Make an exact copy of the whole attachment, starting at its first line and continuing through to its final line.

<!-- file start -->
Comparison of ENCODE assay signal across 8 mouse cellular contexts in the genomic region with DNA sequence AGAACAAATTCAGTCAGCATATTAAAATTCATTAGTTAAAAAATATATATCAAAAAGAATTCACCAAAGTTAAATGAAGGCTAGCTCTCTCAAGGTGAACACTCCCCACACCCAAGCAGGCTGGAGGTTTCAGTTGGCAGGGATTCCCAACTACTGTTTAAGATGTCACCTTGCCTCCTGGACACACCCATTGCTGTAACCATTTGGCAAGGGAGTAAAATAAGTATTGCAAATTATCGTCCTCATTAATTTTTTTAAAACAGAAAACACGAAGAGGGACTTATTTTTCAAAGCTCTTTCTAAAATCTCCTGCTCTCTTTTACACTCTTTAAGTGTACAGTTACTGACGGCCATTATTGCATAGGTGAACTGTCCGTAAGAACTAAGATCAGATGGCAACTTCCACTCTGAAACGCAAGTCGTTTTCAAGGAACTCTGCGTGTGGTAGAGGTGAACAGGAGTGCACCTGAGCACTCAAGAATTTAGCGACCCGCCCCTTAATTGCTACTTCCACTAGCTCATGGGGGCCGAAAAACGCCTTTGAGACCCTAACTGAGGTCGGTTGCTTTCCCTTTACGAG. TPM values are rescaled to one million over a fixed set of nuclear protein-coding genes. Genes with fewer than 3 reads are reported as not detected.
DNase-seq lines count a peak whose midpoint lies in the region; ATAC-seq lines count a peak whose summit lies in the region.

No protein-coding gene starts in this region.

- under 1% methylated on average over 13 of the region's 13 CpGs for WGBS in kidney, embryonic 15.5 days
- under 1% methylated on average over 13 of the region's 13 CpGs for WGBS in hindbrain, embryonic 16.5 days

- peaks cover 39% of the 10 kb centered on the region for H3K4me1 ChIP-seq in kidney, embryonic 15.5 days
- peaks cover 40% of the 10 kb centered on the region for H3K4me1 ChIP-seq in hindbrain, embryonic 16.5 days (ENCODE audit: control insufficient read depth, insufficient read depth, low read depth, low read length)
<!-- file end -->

Comparison of ENCODE assay signal across 8 mouse cellular contexts in the genomic region with DNA sequence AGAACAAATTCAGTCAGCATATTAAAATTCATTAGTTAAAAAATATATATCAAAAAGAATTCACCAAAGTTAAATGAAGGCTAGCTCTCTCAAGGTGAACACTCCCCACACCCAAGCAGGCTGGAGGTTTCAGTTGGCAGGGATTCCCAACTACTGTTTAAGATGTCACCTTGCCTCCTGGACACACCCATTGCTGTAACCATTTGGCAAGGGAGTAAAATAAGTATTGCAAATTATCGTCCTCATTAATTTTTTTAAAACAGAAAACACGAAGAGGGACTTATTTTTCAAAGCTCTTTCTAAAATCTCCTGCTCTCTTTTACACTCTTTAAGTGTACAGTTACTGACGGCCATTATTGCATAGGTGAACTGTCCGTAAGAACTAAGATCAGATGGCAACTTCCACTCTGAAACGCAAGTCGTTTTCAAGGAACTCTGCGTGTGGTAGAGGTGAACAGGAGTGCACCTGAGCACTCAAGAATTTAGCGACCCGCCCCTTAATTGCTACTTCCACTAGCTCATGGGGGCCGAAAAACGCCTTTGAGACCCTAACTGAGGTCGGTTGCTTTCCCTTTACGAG. TPM values are rescaled to one million over a fixed set of nuclear protein-coding genes. Genes with fewer than 3 reads are reported as not detected.
DNase-seq lines count a peak whose midpoint lies in the region; ATAC-seq lines count a peak whose summit lies in the region.

No protein-coding gene starts in this region.

- under 1% methylated on average over 13 of the region's 13 CpGs for WGBS in kidney, embryonic 15.5 days
- under 1% methylated on average over 13 of the region's 13 CpGs for WGBS in hindbrain, embryonic 16.5 days

- peaks cover 39% of the 10 kb centered on the region for H3K4me1 ChIP-seq in kidney, embryonic 15.5 days
- peaks cover 40% of the 10 kb centered on the region for H3K4me1 ChIP-seq in hindbrain, embryonic 16.5 days (ENCODE audit: control insufficient read depth, insufficient read depth, low read depth, low read length)